The Eternal UN Declaration of Human Rights
The Global Citizen Commission has been working to articulate the ethical basis of global citizenship, by revisiting and renewing existing charters and declarations that can underpin a new, ethically responsible world order. Among those documents is the UN's Universal Declaration of Human Rights.
NEW YORK – What responsibility do we have for the world we inhabit? What do we owe one another, and what can we claim from others who share the planet with us? As the world becomes increasingly interconnected, the importance of such global-minded ethical considerations is becoming ever clearer. Indeed, it is imperative for us to begin thinking as global citizens, citizens of the world, even if our first allegiance is to a particular country.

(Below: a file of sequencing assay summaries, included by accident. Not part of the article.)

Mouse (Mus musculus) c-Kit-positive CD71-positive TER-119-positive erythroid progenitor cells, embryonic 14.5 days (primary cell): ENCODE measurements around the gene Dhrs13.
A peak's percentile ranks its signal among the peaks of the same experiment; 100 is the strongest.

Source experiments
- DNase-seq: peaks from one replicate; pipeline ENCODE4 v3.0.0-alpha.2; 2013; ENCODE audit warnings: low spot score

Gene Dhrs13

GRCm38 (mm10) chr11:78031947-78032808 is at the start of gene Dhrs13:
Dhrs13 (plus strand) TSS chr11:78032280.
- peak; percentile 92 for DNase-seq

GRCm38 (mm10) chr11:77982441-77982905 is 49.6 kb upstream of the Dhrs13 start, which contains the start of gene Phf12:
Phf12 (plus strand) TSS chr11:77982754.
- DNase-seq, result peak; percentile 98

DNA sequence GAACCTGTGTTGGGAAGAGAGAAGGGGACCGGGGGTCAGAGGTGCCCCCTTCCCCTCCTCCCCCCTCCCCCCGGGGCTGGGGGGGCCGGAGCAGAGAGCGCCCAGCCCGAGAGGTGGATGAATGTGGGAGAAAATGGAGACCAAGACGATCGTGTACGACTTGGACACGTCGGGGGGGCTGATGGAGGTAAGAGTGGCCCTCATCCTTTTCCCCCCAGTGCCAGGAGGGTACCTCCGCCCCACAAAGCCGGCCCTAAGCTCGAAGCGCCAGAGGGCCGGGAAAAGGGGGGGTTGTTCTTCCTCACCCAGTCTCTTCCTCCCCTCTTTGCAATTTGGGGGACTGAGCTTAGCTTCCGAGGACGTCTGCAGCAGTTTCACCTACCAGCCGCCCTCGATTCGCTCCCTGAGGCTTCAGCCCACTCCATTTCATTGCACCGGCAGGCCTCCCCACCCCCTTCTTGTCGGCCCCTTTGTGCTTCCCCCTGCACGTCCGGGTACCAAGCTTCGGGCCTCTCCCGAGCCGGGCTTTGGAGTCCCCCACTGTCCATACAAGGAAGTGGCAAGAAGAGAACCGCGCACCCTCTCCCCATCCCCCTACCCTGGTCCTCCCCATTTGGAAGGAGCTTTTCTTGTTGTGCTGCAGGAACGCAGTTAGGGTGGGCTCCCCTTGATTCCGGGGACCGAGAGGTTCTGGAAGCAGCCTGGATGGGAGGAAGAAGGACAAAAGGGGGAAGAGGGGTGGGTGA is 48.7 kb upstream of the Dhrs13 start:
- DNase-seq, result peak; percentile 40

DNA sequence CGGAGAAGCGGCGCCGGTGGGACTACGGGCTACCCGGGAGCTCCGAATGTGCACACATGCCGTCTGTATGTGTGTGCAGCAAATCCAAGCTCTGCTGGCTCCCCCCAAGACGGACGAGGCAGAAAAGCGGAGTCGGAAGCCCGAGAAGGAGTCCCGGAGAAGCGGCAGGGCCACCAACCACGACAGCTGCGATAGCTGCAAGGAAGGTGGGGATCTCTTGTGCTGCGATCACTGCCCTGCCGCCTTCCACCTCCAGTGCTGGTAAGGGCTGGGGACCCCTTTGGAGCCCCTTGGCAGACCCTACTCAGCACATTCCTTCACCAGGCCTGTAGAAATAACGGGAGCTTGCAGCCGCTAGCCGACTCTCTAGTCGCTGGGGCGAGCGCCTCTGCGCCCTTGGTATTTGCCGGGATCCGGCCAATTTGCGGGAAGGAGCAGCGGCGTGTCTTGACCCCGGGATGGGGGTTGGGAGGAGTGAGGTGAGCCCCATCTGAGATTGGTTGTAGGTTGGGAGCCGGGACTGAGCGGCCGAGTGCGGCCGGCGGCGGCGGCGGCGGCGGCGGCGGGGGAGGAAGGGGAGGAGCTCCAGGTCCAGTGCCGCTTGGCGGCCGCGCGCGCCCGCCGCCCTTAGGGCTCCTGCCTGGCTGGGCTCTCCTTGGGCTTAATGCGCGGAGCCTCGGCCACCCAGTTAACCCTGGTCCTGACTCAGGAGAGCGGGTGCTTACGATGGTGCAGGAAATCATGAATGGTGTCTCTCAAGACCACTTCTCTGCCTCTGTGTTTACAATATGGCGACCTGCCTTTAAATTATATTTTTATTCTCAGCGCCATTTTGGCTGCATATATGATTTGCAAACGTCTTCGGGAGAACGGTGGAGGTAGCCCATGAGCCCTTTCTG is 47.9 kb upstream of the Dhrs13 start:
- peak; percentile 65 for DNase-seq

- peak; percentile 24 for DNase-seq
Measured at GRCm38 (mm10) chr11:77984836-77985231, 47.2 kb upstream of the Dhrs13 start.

That shift in mindset is exactly what the so-called Global Citizen Commission is attempting to achieve. Led by former British Prime Minister Gordon Brown, the GCC includes Graça Machel, Anthony Appiah, Amartya Sen, Wang Chenguang, Kate O’Regan, Robert Rubin, Asma Jahangir, Jonathan Sacks, Mohamed ElBaradei, and me. Together, we have been working to articulate and publicize the ethical basis of global citizenship, not by issuing some new manifesto, but by revisiting and renewing existing charters and declarations that can underpin a new, ethically responsible world order. Among those documents is the United Nations Universal Declaration of Human Rights.
Affirmed and published in 1948, the UDHR was intended to serve “as a common standard of achievement for all peoples and all nations.” Following the barbarism and savagery of the 1930s and 1940s, the UDHR reaffirmed “the dignity and worth of the human person” and “the equal rights of men and women.”